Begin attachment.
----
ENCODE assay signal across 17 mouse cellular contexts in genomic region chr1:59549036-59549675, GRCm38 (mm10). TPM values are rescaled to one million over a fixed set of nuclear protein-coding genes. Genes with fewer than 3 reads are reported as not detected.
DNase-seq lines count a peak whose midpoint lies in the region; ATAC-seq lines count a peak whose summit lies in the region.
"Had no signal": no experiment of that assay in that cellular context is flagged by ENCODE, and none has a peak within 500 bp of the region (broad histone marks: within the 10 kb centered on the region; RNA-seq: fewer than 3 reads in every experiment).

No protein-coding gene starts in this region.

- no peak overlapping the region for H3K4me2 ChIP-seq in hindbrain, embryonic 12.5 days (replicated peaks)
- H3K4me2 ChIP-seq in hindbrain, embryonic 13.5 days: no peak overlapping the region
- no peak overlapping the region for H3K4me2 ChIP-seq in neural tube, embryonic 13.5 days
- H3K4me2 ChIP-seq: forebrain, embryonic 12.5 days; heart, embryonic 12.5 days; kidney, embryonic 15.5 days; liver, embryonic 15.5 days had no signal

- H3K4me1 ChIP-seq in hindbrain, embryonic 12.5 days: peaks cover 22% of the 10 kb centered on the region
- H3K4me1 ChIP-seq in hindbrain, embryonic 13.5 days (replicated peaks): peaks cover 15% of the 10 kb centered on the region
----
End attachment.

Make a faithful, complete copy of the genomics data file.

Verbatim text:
ENCODE assay signal across 17 mouse cellular contexts in genomic region chr1:59549036-59549675, GRCm38 (mm10). TPM values are rescaled to one million over a fixed set of nuclear protein-coding genes. Genes with fewer than 3 reads are reported as not detected.
DNase-seq lines count a peak whose midpoint lies in the region; ATAC-seq lines count a peak whose summit lies in the region.
"Had no signal": no experiment of that assay in that cellular context is flagged by ENCODE, and none has a peak within 500 bp of the region (broad histone marks: within the 10 kb centered on the region; RNA-seq: fewer than 3 reads in every experiment).

No protein-coding gene starts in this region.

- no peak overlapping the region for H3K4me2 ChIP-seq in hindbrain, embryonic 12.5 days (replicated peaks)
- H3K4me2 ChIP-seq in hindbrain, embryonic 13.5 days: no peak overlapping the region
- no peak overlapping the region for H3K4me2 ChIP-seq in neural tube, embryonic 13.5 days
- H3K4me2 ChIP-seq: forebrain, embryonic 12.5 days; heart, embryonic 12.5 days; kidney, embryonic 15.5 days; liver, embryonic 15.5 days had no signal

- H3K4me1 ChIP-seq in hindbrain, embryonic 12.5 days: peaks cover 22% of the 10 kb centered on the region
- H3K4me1 ChIP-seq in hindbrain, embryonic 13.5 days (replicated peaks): peaks cover 15% of the 10 kb centered on the region